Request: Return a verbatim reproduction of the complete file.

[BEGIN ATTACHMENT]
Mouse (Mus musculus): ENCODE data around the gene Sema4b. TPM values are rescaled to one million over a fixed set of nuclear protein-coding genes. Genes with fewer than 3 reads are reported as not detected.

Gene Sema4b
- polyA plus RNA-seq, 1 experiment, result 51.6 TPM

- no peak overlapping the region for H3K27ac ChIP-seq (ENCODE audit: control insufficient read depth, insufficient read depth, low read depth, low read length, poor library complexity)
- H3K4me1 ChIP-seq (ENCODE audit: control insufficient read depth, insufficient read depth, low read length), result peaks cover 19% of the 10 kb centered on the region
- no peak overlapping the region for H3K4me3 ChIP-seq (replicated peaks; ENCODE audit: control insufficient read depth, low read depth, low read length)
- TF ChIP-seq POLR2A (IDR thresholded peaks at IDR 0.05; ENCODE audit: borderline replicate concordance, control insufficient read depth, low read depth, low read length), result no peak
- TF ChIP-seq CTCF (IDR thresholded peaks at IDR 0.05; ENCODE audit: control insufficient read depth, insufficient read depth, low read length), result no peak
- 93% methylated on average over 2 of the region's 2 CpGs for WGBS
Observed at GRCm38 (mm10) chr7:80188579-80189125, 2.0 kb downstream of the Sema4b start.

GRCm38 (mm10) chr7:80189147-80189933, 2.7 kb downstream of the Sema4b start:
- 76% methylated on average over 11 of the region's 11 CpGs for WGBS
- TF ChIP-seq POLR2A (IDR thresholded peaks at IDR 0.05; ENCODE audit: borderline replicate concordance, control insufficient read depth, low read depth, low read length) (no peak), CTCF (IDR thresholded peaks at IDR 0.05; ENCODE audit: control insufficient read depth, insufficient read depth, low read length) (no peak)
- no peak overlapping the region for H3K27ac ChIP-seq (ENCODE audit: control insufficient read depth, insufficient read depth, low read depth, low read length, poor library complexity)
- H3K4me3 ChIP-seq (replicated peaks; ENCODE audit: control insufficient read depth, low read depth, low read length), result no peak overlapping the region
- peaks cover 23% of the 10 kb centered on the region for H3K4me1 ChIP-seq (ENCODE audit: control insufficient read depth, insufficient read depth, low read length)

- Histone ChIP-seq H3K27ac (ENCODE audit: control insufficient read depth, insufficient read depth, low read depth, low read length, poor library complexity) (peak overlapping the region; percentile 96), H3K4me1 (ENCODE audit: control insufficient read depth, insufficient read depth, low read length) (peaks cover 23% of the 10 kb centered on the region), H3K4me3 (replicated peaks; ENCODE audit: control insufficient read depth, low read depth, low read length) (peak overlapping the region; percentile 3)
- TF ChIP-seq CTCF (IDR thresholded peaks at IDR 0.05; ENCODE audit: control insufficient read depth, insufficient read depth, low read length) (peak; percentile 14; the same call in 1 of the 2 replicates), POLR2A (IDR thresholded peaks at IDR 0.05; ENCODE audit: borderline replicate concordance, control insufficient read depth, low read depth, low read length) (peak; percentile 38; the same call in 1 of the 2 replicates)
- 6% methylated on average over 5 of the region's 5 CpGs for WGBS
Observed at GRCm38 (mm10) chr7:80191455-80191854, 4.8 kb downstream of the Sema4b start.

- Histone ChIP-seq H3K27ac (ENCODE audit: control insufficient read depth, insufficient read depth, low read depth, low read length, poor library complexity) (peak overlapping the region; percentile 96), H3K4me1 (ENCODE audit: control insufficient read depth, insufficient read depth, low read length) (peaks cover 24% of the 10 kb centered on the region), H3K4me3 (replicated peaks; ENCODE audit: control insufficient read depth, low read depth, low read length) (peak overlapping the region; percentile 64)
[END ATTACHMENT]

Mouse (Mus musculus): ENCODE data around the gene Sema4b. TPM values are rescaled to one million over a fixed set of nuclear protein-coding genes. Genes with fewer than 3 reads are reported as not detected.

Gene Sema4b
- polyA plus RNA-seq, 1 experiment, result 51.6 TPM

- no peak overlapping the region for H3K27ac ChIP-seq (ENCODE audit: control insufficient read depth, insufficient read depth, low read depth, low read length, poor library complexity)
- H3K4me1 ChIP-seq (ENCODE audit: control insufficient read depth, insufficient read depth, low read length), result peaks cover 19% of the 10 kb centered on the region
- no peak overlapping the region for H3K4me3 ChIP-seq (replicated peaks; ENCODE audit: control insufficient read depth, low read depth, low read length)
- TF ChIP-seq POLR2A (IDR thresholded peaks at IDR 0.05; ENCODE audit: borderline replicate concordance, control insufficient read depth, low read depth, low read length), result no peak
- TF ChIP-seq CTCF (IDR thresholded peaks at IDR 0.05; ENCODE audit: control insufficient read depth, insufficient read depth, low read length), result no peak
- 93% methylated on average over 2 of the region's 2 CpGs for WGBS
Observed at GRCm38 (mm10) chr7:80188579-80189125, 2.0 kb downstream of the Sema4b start.

GRCm38 (mm10) chr7:80189147-80189933, 2.7 kb downstream of the Sema4b start:
- 76% methylated on average over 11 of the region's 11 CpGs for WGBS
- TF ChIP-seq POLR2A (IDR thresholded peaks at IDR 0.05; ENCODE audit: borderline replicate concordance, control insufficient read depth, low read depth, low read length) (no peak), CTCF (IDR thresholded peaks at IDR 0.05; ENCODE audit: control insufficient read depth, insufficient read depth, low read length) (no peak)
- no peak overlapping the region for H3K27ac ChIP-seq (ENCODE audit: control insufficient read depth, insufficient read depth, low read depth, low read length, poor library complexity)
- H3K4me3 ChIP-seq (replicated peaks; ENCODE audit: control insufficient read depth, low read depth, low read length), result no peak overlapping the region
- peaks cover 23% of the 10 kb centered on the region for H3K4me1 ChIP-seq (ENCODE audit: control insufficient read depth, insufficient read depth, low read length)

- Histone ChIP-seq H3K27ac (ENCODE audit: control insufficient read depth, insufficient read depth, low read depth, low read length, poor library complexity) (peak overlapping the region; percentile 96), H3K4me1 (ENCODE audit: control insufficient read depth, insufficient read depth, low read length) (peaks cover 23% of the 10 kb centered on the region), H3K4me3 (replicated peaks; ENCODE audit: control insufficient read depth, low read depth, low read length) (peak overlapping the region; percentile 3)
- TF ChIP-seq CTCF (IDR thresholded peaks at IDR 0.05; ENCODE audit: control insufficient read depth, insufficient read depth, low read length) (peak; percentile 14; the same call in 1 of the 2 replicates), POLR2A (IDR thresholded peaks at IDR 0.05; ENCODE audit: borderline replicate concordance, control insufficient read depth, low read depth, low read length) (peak; percentile 38; the same call in 1 of the 2 replicates)
- 6% methylated on average over 5 of the region's 5 CpGs for WGBS
Observed at GRCm38 (mm10) chr7:80191455-80191854, 4.8 kb downstream of the Sema4b start.

- Histone ChIP-seq H3K27ac (ENCODE audit: control insufficient read depth, insufficient read depth, low read depth, low read length, poor library complexity) (peak overlapping the region; percentile 96), H3K4me1 (ENCODE audit: control insufficient read depth, insufficient read depth, low read length) (peaks cover 24% of the 10 kb centered on the region), H3K4me3 (replicated peaks; ENCODE audit: control insufficient read depth, low read depth, low read length) (peak overlapping the region; percentile 64)